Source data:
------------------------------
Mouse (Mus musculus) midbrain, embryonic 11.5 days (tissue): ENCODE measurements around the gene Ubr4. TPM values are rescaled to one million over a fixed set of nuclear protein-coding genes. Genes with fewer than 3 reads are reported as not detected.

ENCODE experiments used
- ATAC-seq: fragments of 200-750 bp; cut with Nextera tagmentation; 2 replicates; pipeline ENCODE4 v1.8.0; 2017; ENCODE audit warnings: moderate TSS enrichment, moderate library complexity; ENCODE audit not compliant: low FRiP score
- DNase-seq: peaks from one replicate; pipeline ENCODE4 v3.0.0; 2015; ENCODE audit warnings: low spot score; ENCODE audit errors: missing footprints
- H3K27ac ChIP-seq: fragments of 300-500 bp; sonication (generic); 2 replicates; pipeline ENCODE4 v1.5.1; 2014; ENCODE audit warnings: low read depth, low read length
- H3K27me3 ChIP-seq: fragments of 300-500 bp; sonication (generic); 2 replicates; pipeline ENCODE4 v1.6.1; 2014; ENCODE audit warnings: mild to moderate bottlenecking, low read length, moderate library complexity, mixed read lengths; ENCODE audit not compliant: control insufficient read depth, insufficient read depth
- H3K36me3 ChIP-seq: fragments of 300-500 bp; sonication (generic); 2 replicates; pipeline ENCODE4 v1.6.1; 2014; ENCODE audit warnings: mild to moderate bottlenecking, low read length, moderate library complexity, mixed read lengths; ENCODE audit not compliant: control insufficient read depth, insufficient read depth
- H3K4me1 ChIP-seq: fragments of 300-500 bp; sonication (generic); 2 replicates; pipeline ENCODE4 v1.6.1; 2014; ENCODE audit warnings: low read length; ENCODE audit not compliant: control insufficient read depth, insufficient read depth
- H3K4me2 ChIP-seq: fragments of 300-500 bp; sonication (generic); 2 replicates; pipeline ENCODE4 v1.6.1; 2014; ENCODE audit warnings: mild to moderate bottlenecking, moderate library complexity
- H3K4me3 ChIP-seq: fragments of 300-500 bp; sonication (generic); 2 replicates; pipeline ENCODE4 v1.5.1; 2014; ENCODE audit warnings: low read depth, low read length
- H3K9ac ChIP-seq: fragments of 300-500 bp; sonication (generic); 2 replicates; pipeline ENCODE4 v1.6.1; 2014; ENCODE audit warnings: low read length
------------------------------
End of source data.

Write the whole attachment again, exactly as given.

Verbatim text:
Mouse (Mus musculus) midbrain, embryonic 11.5 days (tissue): ENCODE measurements around the gene Ubr4. TPM values are rescaled to one million over a fixed set of nuclear protein-coding genes. Genes with fewer than 3 reads are reported as not detected.

ENCODE experiments used
- ATAC-seq: fragments of 200-750 bp; cut with Nextera tagmentation; 2 replicates; pipeline ENCODE4 v1.8.0; 2017; ENCODE audit warnings: moderate TSS enrichment, moderate library complexity; ENCODE audit not compliant: low FRiP score
- DNase-seq: peaks from one replicate; pipeline ENCODE4 v3.0.0; 2015; ENCODE audit warnings: low spot score; ENCODE audit errors: missing footprints
- H3K27ac ChIP-seq: fragments of 300-500 bp; sonication (generic); 2 replicates; pipeline ENCODE4 v1.5.1; 2014; ENCODE audit warnings: low read depth, low read length
- H3K27me3 ChIP-seq: fragments of 300-500 bp; sonication (generic); 2 replicates; pipeline ENCODE4 v1.6.1; 2014; ENCODE audit warnings: mild to moderate bottlenecking, low read length, moderate library complexity, mixed read lengths; ENCODE audit not compliant: control insufficient read depth, insufficient read depth
- H3K36me3 ChIP-seq: fragments of 300-500 bp; sonication (generic); 2 replicates; pipeline ENCODE4 v1.6.1; 2014; ENCODE audit warnings: mild to moderate bottlenecking, low read length, moderate library complexity, mixed read lengths; ENCODE audit not compliant: control insufficient read depth, insufficient read depth
- H3K4me1 ChIP-seq: fragments of 300-500 bp; sonication (generic); 2 replicates; pipeline ENCODE4 v1.6.1; 2014; ENCODE audit warnings: low read length; ENCODE audit not compliant: control insufficient read depth, insufficient read depth
- H3K4me2 ChIP-seq: fragments of 300-500 bp; sonication (generic); 2 replicates; pipeline ENCODE4 v1.6.1; 2014; ENCODE audit warnings: mild to moderate bottlenecking, moderate library complexity
- H3K4me3 ChIP-seq: fragments of 300-500 bp; sonication (generic); 2 replicates; pipeline ENCODE4 v1.5.1; 2014; ENCODE audit warnings: low read depth, low read length
- H3K9ac ChIP-seq: fragments of 300-500 bp; sonication (generic); 2 replicates; pipeline ENCODE4 v1.6.1; 2014; ENCODE audit warnings: low read length